Do you have two rooms in your home that just seem like they should be swapped? Our recent clients in Keller, Texas, have a beautiful home that was built in 2002. The original laundry room came directly off the garage and was very small, creating a bottleneck of thru traffic. The room also lacked counter space and sufficient storage. Neighboring this tiny laundry room was a much larger room that the previous owner had used as a music room for her piano. Because the clients have two young children, this room became a playroom and makeshift mudroom to store shoes, jackets, and miscellaneous items. From the time the clients moved into the home 4 years ago, they both felt that it made more sense for the larger room to be the laundry room, leaving the smaller room off the garage as a mudroom. They came to us with their issue and the idea of swapping the spaces, and our designers got to work conceptualizing the new floor plan.
Many homeowners come to us with the initial statement that they already have their remodel figured out – they know how they’d like the floor plan, they know what walls they’d like to remove, they’ve picked out the paint colors, hardware, tile selections, and so on. Some have even gone as far as pre-purchasing their fixtures and appliances before they have even hired a contractor. In those cases, we often hear the phrase “I don’t need design assistance” or “the design isn’t necessary; can’t you just build it?”
While there is absolutely nothing wrong with planning ahead (we completely understand the excitement of it!) most homeowners don’t quite understand everything that goes into a kitchen or bathroom remodel and why the design process is necessary. Remodeling a kitchen or a bathroom without an organized design process would be like having a home builder construct a house without any building plans to go by. Even if the builder is experienced and knowledgeable, odds are that the completed house would not be his best work. Everything from intricate details like plumbing and electrical lines to larger portions like structural supports need to be addressed beforehand to ensure a quality finished product.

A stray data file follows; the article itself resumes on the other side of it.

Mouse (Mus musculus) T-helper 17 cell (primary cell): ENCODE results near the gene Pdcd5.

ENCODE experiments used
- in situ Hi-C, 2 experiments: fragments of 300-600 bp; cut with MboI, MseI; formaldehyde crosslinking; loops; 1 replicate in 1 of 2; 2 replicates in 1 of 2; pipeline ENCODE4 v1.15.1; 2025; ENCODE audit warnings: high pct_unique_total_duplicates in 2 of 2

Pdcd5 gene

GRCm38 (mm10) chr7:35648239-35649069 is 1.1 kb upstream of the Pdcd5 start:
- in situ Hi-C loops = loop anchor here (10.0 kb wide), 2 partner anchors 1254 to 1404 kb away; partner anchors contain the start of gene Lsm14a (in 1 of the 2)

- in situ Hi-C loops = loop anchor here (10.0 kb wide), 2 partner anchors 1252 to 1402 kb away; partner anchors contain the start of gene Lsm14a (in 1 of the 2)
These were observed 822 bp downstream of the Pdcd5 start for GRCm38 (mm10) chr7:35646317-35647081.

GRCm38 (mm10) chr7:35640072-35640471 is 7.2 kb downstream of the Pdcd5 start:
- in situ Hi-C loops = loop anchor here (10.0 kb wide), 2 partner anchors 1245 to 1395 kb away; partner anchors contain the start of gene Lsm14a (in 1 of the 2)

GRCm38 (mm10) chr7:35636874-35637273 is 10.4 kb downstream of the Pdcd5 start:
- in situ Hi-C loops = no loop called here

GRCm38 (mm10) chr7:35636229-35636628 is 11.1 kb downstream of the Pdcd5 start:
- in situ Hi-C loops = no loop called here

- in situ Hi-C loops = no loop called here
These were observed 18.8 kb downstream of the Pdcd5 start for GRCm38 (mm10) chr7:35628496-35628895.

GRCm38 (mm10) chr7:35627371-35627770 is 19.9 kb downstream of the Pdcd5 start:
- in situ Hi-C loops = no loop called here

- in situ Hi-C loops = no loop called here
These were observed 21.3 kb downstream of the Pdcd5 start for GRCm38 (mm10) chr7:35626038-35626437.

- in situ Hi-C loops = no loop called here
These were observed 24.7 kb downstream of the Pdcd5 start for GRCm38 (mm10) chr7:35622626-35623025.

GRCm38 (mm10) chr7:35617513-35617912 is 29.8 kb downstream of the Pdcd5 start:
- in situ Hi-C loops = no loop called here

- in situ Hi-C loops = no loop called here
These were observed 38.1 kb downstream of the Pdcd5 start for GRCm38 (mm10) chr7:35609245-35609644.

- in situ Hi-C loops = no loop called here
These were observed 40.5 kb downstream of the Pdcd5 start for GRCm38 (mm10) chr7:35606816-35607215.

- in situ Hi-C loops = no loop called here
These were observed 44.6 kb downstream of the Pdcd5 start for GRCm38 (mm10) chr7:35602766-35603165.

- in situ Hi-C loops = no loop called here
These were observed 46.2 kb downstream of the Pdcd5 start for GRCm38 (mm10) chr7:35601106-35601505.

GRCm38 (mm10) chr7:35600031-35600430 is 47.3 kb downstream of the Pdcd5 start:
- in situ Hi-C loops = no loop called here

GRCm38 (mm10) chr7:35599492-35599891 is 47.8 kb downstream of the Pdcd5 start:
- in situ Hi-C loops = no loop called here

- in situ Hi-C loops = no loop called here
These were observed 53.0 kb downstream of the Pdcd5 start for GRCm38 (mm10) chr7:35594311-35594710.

At Medford Design-Build, our design process is tried and true. With over 30 years of experience, our team has ironed out all the details so that nothing is overlooked during this critical phase of your project. Here are some helpful truths about the design phase in home remodeling to help you understand why it’s not something that can be skipped!
1. The term “design” is not limited to aesthetics.
In the world of home remodeling, the term “design” tends to make people think of paint colors, textiles, and tile selection; i.e. all of the pretty stuff that ties a room together in the end. Yes, realistic 3D renderings are an essential part of our custom design packages to aid in conceptual and visual understanding for both our team and our clients. We definitely want to make sure we’re all on the same page about how the space will look and function before anyone starts swinging a hammer! However, in some cases, the “design” is not only about the finished look of the project, but also the organization of the design itself. Even if a project doesn’t require visual floor plans or renderings, our Interior Designer, Stephanie, still creates a “design sheet” for every project we do. This document (separate from the Scope of Work document) is a part of the process regardless of whether or not the client has already selected their materials. The reason for this sheet is to list out every part of the design that is to be addressed, to ensure none of the pieces are overlooked. For example, a kitchen design sheet would specify the sink style and model, the drain strainer, the faucet, and the disposal under the “plumbing” section, while the “electrical” section would include details regarding the switch plates and outlets, undercabinet lighting, and fresh air vents that need to be added. Each section covers all of the little details you may not have considered on your own (sometimes as many as 60+ items!) even if you have previously selected all of the larger, more obvious items.